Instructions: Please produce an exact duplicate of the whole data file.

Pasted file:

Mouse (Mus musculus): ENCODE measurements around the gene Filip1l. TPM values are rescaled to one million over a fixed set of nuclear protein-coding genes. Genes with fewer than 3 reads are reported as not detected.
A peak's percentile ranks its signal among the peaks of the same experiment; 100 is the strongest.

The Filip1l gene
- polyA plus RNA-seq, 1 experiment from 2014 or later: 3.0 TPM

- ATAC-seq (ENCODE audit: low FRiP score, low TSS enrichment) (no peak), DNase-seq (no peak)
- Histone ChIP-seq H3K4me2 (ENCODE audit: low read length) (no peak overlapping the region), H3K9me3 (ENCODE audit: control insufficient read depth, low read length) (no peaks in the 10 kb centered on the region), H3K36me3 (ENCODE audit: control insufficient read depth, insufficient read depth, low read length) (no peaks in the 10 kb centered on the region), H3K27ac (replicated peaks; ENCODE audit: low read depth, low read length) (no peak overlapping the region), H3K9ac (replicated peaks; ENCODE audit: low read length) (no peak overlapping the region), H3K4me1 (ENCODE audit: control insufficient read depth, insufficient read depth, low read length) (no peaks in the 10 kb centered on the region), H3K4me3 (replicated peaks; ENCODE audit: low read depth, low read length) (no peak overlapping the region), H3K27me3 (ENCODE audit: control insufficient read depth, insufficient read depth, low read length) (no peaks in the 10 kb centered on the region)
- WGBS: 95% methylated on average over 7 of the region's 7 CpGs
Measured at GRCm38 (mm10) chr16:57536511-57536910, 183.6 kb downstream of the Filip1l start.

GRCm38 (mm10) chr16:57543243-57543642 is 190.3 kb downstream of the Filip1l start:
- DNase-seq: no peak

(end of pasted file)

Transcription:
Mouse (Mus musculus): ENCODE measurements around the gene Filip1l. TPM values are rescaled to one million over a fixed set of nuclear protein-coding genes. Genes with fewer than 3 reads are reported as not detected.
A peak's percentile ranks its signal among the peaks of the same experiment; 100 is the strongest.

The Filip1l gene
- polyA plus RNA-seq, 1 experiment from 2014 or later: 3.0 TPM

- ATAC-seq (ENCODE audit: low FRiP score, low TSS enrichment) (no peak), DNase-seq (no peak)
- Histone ChIP-seq H3K4me2 (ENCODE audit: low read length) (no peak overlapping the region), H3K9me3 (ENCODE audit: control insufficient read depth, low read length) (no peaks in the 10 kb centered on the region), H3K36me3 (ENCODE audit: control insufficient read depth, insufficient read depth, low read length) (no peaks in the 10 kb centered on the region), H3K27ac (replicated peaks; ENCODE audit: low read depth, low read length) (no peak overlapping the region), H3K9ac (replicated peaks; ENCODE audit: low read length) (no peak overlapping the region), H3K4me1 (ENCODE audit: control insufficient read depth, insufficient read depth, low read length) (no peaks in the 10 kb centered on the region), H3K4me3 (replicated peaks; ENCODE audit: low read depth, low read length) (no peak overlapping the region), H3K27me3 (ENCODE audit: control insufficient read depth, insufficient read depth, low read length) (no peaks in the 10 kb centered on the region)
- WGBS: 95% methylated on average over 7 of the region's 7 CpGs
Measured at GRCm38 (mm10) chr16:57536511-57536910, 183.6 kb downstream of the Filip1l start.

GRCm38 (mm10) chr16:57543243-57543642 is 190.3 kb downstream of the Filip1l start:
- DNase-seq: no peak